Aaron Loeb: What impresses me most about the Wii is that it is capable of throwing out the entire language of videogames that preceded it. You don’t need to have ever heard or understood the term “inverted axis,” or “dual analog sticks” or “triggers” to get how to play some of the most successful games on the Wii. You need to know how to interact with the world you’ve been living in your whole life. Know how to swing a baseball bat? Do that, but with the Wii Remote.

The reason this impresses me is because I have now successfully played Wii games with my parents, my in-laws, small children, and lots of other people in my life who know nothing about videogames. And they understand how to use this device.

It pains me that there’s so much “controversy” in our industry right now about the perceived invasion of non-hardcore titles. It is great for our entire industry that people who have never played a game before, not even Pac Man in the 80s, are now playing Wii games like Wii Sports, Wii Play and Carnival Games. It is showing them that games are fun for the whole family and may introduce many of them to the rest of our industry. Today’s Wii Sports player is tomorrow’s Bioshock 2 fan. These new gamers are also teaching our industry new ways to make games easier to understand and, potentially, more fun for a wider audience. That is, I think, a pure good for our industry. When did you decide that you wanted to be a part of the video game industry and how did you get your big break?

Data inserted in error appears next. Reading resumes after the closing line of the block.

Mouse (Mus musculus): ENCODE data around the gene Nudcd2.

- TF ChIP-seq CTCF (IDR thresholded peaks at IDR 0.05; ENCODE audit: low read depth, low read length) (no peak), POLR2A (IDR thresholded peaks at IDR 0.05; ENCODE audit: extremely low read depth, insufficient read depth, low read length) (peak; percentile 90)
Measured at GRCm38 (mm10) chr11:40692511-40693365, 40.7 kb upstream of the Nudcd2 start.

Aaron Loeb: My first job was as a reporter. I was the founding Editor-in-Chief of the UGO network in the early days of the Internet. I went on to run Next Generation Online and Daily

I joined Planet Moon in 2001 and have been here since.

I have been a gamer since I was 5. I vividly remember hours spent playing Space Invaders on my Atari 2600. Way too many hours. I’ve never stopped. Making games has always been a lifelong dream. What games did the development team play when taking a break from Battle of the Bands? What’s in “heavy rotation” in your favorite console right now?